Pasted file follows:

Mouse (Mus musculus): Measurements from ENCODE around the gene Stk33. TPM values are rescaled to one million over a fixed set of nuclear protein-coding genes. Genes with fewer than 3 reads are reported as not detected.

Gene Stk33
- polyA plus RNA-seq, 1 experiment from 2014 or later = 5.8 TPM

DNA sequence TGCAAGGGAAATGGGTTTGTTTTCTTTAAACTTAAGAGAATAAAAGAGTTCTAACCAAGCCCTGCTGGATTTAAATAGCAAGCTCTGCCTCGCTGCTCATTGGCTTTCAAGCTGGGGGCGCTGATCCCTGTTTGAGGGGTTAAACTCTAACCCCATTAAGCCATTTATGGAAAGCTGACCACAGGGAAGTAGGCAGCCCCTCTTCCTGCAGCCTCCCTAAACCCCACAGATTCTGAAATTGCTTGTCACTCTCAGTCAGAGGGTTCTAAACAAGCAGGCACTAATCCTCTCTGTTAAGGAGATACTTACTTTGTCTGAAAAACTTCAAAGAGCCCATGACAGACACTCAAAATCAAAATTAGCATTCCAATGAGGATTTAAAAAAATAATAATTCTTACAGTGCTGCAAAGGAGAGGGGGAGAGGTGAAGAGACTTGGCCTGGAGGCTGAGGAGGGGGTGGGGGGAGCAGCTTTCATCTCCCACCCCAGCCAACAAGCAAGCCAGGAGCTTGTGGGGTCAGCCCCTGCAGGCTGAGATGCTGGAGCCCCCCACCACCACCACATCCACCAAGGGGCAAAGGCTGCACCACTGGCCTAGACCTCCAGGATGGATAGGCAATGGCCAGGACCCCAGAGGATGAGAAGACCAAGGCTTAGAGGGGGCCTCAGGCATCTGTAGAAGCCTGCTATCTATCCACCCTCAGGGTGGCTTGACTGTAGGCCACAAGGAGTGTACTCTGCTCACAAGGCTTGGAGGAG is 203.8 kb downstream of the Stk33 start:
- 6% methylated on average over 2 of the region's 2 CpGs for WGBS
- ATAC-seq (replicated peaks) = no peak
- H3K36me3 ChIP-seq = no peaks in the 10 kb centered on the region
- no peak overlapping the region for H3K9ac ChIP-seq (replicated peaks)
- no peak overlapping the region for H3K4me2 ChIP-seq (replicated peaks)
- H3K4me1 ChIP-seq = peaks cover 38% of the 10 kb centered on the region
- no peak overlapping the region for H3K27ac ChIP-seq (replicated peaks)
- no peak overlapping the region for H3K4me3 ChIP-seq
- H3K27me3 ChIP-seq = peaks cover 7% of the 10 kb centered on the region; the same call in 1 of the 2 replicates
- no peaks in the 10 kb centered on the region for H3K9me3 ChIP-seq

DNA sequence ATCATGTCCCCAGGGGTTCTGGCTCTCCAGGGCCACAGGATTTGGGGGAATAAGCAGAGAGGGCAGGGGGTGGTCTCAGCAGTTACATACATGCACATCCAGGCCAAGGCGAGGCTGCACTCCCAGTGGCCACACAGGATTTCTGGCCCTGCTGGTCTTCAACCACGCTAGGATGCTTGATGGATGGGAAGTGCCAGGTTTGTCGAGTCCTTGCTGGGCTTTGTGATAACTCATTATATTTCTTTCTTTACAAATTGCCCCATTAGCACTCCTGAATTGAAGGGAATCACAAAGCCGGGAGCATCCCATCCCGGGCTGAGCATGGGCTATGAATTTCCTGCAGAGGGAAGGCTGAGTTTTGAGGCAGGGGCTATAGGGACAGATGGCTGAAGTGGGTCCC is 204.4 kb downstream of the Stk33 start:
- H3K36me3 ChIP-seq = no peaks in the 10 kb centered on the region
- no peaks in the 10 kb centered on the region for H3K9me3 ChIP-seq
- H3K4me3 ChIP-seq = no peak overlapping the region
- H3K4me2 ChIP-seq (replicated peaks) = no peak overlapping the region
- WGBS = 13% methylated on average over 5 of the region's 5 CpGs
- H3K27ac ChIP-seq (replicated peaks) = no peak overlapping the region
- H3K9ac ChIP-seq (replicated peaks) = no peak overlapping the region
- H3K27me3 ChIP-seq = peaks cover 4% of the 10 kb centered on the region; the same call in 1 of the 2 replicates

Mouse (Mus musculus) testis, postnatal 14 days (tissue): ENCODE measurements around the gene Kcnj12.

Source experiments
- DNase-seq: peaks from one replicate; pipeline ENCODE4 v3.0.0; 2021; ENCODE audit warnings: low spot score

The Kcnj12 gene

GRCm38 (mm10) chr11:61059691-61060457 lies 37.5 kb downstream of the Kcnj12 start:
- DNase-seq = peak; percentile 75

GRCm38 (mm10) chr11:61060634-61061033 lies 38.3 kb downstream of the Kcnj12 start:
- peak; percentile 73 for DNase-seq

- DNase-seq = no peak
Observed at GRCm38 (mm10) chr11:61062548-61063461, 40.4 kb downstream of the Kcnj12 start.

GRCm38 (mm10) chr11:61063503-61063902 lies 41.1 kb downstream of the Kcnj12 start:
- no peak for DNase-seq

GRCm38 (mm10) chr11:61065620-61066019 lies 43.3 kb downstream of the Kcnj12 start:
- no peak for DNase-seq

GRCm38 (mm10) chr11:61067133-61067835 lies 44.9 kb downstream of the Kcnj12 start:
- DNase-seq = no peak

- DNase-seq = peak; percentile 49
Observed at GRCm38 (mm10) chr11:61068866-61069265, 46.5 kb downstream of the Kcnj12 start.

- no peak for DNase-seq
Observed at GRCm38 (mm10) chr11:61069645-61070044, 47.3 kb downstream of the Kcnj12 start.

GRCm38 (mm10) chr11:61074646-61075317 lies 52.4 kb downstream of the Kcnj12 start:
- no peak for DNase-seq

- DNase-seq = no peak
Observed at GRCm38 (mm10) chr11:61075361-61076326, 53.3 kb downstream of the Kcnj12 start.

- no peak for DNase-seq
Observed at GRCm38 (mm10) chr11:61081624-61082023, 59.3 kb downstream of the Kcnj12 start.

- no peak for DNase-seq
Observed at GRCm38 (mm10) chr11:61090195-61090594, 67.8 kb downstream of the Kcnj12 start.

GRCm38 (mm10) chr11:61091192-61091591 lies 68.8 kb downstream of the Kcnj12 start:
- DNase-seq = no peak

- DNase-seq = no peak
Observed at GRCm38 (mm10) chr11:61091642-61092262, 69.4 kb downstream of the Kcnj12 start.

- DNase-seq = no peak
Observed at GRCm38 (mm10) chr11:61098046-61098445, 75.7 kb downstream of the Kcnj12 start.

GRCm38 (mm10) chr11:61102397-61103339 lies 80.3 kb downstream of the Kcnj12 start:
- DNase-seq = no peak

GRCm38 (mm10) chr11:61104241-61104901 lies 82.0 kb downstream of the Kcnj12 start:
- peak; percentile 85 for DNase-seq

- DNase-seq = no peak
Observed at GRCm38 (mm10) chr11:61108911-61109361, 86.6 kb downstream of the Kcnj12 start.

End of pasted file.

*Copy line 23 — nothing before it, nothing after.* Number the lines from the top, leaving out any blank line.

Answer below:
- H3K27me3 ChIP-seq = peaks cover 4% of the 10 kb centered on the region; the same call in 1 of the 2 replicates